Title: The Peculiar
Author: Stefan Bachmann
Release Date: September 18, 2012
Published by: Greenwillow Books
Buy from National Book Store / Goodreads
Don't get yourself noticed and you won't get yourself hanged.THOUGHTS:
In the faery slums of Bath, Bartholomew Kettle and his sister Hettie live by these words. Bartholomew and Hettie are changelings--Peculiars--and neither faeries nor humans want anything to do with them.
One day a mysterious lady in a plum-colored dress comes gliding down Old Crow Alley. Bartholomew watches her through his window. Who is she? What does she want? And when Bartholomew witnesses the lady whisking away, in a whirling ring of feathers, the boy who lives across the alley--Bartholomew forgets the rules and gets himself noticed.
First he's noticed by the lady in plum herself, then by something darkly magical and mysterious, by Jack Box and the Raggedy Man, by the powerful Mr. Lickerish . . . and by Arthur Jelliby, a young man trying to slip through the world unnoticed, too, and who, against all odds, offers Bartholomew friendship and a way to belong.
It's been a few hours since I've finished this novel and yet my mind is still positively reeling with images of the world cleverly crafted by Bachmann. Readers of my blog ought to know by know just how much I value good world-building, and I was thrilled to find out that Bachmann took immense care in creating the world of The Peculiar. Every detail was rich; every minute detail was explored thoroughly so as to give readers the best reading experience possible. From the first page alone, I was thrusted deep into this magical world - I could practically see myself ambling along the dark alleys of Bath, truth be told!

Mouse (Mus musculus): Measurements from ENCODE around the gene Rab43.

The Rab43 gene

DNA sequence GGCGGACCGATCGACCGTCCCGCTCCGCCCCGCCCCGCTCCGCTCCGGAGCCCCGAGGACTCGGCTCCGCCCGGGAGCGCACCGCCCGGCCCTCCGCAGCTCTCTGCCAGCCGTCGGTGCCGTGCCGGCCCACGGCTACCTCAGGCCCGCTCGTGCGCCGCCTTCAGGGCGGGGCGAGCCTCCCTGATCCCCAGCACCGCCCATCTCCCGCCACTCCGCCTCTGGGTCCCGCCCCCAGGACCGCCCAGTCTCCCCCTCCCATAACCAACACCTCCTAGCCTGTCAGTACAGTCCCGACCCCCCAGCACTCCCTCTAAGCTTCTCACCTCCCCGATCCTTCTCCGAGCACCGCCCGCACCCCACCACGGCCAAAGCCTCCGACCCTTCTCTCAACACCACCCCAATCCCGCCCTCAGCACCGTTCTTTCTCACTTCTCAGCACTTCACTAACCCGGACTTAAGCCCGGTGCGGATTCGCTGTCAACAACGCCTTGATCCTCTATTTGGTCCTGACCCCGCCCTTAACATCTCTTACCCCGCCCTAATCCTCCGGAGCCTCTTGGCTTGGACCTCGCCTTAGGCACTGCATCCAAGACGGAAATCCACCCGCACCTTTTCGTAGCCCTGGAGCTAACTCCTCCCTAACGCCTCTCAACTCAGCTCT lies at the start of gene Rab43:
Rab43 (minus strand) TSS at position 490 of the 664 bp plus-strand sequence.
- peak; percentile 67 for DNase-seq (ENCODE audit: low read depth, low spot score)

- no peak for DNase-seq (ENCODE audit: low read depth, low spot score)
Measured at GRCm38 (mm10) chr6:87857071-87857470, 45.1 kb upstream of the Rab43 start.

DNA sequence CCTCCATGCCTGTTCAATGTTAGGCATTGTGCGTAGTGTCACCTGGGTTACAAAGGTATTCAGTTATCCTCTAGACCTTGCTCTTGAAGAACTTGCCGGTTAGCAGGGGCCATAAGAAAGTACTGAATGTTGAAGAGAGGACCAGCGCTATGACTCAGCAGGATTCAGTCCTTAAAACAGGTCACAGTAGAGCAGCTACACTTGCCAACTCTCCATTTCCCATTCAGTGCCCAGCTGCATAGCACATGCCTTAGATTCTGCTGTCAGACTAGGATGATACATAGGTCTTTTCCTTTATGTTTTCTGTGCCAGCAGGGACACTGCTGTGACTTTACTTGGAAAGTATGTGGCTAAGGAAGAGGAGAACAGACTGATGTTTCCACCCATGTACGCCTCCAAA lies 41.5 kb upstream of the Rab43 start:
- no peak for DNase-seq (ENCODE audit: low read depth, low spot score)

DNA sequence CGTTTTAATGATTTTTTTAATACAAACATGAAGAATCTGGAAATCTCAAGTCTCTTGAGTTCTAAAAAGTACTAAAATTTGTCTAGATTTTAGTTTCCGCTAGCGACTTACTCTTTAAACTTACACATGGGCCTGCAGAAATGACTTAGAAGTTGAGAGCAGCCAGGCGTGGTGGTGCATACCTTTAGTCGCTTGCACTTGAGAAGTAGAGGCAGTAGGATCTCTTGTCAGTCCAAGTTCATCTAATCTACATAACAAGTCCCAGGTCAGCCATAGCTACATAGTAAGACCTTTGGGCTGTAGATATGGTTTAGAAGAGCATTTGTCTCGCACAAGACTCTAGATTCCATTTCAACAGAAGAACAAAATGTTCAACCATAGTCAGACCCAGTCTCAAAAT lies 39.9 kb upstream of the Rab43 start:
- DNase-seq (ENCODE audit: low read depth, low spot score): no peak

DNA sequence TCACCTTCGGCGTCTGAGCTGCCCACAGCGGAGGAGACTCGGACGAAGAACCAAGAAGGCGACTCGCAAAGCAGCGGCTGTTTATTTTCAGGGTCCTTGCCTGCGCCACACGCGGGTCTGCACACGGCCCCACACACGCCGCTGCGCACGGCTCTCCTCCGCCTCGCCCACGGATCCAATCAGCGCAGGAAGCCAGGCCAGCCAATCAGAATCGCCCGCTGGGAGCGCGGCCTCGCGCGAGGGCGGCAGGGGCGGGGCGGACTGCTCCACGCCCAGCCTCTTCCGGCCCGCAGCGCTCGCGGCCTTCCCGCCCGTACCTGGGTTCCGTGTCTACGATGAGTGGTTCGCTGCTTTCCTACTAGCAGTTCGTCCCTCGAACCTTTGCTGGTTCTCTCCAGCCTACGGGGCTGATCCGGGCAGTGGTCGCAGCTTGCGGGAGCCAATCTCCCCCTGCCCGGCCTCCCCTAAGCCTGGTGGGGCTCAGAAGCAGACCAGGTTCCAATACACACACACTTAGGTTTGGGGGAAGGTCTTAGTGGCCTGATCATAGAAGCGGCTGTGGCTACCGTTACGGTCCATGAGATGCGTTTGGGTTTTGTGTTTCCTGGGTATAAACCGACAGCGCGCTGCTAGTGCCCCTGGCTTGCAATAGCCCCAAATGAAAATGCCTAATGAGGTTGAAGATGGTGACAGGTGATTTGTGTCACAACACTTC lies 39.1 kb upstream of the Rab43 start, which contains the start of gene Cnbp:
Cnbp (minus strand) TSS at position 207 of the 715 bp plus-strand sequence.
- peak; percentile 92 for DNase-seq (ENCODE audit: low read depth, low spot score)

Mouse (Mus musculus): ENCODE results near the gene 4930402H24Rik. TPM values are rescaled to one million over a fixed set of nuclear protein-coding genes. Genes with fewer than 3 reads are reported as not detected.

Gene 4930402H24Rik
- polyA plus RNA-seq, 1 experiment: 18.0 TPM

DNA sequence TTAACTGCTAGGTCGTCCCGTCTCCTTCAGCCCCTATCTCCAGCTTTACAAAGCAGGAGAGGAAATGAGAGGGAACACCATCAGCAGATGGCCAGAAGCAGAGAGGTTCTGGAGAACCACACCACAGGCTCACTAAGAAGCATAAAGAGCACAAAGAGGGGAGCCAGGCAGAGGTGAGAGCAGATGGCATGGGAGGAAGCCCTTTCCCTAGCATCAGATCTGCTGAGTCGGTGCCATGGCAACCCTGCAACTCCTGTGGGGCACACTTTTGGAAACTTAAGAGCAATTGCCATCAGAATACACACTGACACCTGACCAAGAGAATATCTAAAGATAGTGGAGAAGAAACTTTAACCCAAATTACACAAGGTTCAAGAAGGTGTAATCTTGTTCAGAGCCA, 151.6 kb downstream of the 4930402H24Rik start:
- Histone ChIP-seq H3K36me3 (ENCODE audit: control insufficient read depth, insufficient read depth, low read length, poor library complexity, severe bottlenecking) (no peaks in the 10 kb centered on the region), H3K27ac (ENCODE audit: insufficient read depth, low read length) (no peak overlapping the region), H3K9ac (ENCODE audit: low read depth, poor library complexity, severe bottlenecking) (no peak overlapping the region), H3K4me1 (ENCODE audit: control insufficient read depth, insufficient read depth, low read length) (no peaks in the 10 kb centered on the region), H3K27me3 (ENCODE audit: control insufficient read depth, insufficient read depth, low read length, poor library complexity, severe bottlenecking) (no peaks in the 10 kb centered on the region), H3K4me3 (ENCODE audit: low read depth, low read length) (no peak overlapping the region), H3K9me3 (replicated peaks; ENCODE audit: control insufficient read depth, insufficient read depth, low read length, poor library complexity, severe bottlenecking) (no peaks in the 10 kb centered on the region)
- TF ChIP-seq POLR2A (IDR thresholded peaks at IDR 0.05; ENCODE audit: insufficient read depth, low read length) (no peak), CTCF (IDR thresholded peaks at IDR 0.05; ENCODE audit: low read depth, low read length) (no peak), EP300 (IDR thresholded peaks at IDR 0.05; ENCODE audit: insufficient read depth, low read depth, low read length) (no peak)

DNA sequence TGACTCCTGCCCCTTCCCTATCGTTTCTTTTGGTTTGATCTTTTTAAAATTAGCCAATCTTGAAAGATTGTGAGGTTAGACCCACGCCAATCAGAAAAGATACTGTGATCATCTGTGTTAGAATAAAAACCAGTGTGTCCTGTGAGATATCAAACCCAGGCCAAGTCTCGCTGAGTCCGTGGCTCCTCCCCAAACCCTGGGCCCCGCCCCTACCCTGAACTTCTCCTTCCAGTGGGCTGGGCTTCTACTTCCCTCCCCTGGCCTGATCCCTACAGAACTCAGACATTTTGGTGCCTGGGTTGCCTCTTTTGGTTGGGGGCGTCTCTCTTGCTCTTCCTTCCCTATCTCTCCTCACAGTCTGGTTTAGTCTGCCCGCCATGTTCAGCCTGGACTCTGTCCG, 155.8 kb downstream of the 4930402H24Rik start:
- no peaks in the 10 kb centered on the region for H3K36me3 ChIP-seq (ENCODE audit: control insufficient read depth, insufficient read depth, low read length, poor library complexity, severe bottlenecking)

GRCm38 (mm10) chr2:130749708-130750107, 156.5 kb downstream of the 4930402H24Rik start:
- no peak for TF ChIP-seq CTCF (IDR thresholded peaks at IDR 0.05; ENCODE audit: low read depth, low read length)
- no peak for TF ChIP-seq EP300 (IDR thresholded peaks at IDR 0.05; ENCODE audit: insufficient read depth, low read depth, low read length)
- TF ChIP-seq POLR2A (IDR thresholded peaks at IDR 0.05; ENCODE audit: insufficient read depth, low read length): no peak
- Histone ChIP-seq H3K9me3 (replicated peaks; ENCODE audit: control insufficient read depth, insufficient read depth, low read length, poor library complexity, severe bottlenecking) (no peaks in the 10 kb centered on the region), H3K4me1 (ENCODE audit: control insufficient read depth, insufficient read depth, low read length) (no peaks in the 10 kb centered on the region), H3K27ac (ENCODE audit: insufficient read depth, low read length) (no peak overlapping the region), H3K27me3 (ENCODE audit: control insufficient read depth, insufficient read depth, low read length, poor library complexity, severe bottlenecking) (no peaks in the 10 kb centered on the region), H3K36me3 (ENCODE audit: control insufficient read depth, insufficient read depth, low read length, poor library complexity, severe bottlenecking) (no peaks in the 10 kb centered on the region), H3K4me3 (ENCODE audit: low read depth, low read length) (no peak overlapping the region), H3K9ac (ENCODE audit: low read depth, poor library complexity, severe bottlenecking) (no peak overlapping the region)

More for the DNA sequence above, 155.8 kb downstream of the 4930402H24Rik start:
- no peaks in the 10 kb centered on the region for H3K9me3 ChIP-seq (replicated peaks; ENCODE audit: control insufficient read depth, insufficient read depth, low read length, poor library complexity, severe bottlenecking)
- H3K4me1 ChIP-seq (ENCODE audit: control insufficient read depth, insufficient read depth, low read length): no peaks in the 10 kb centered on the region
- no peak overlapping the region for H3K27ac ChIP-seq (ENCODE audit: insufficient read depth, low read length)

I enjoyed reading about the character of Bartholomew. Bartholomew is a Peculiar, a changeling - half-human and half-fay - and he's been hiding all his life. His entire life he has been nothing but wary of those around him, and yet it was clear from the get go just how much he craved friendship and belongingness. I also loved how protective he was of his sister, Hettie, and how he was willing to do anything for her well-being. While reading The Peculiar, I was nothing but heartbroken at all the painful experiences both Bartholomew and Hettie had to go through at such young ages.
Throughout the course of the novel, I couldn't help but notice how parallel Bachmann's world is to the one we currently live in. Just like Bartholomew and Hettie - born half-human and half-fay - people considered 'different' are ostracized and sneered upon. Quite similar to the corrupt politicians rampant in our world today, Bath also had its fair share of so-called leaders who were only looking out for themselves. Poverty was also mentioned a few times in The Peculiar. Lastly, the character of Arthur Jelliby, is someone who I'm sure everyone has encountered in their lives - he started out as quite an apathetic man, preferring not to be in the thick of things, but all that changes when he discovers something evil going on and does all that he can to stop it.
While The Peculiar may be classified as a novel adhering to the middle-grade genre, I have no qualms in saying that it can be enjoyed by adults as well. As a matter of fact, the plot is a little bit dark with mentions of both kidnapping and murder, so this is definitely not your average, fun-filled read. With that being said, I can't wait for the sequel, and do yourselves and grab a copy! Trust me, you don't want to miss out on the sheer brilliance of Stefan Bachmann!
Rating: 4 Stars
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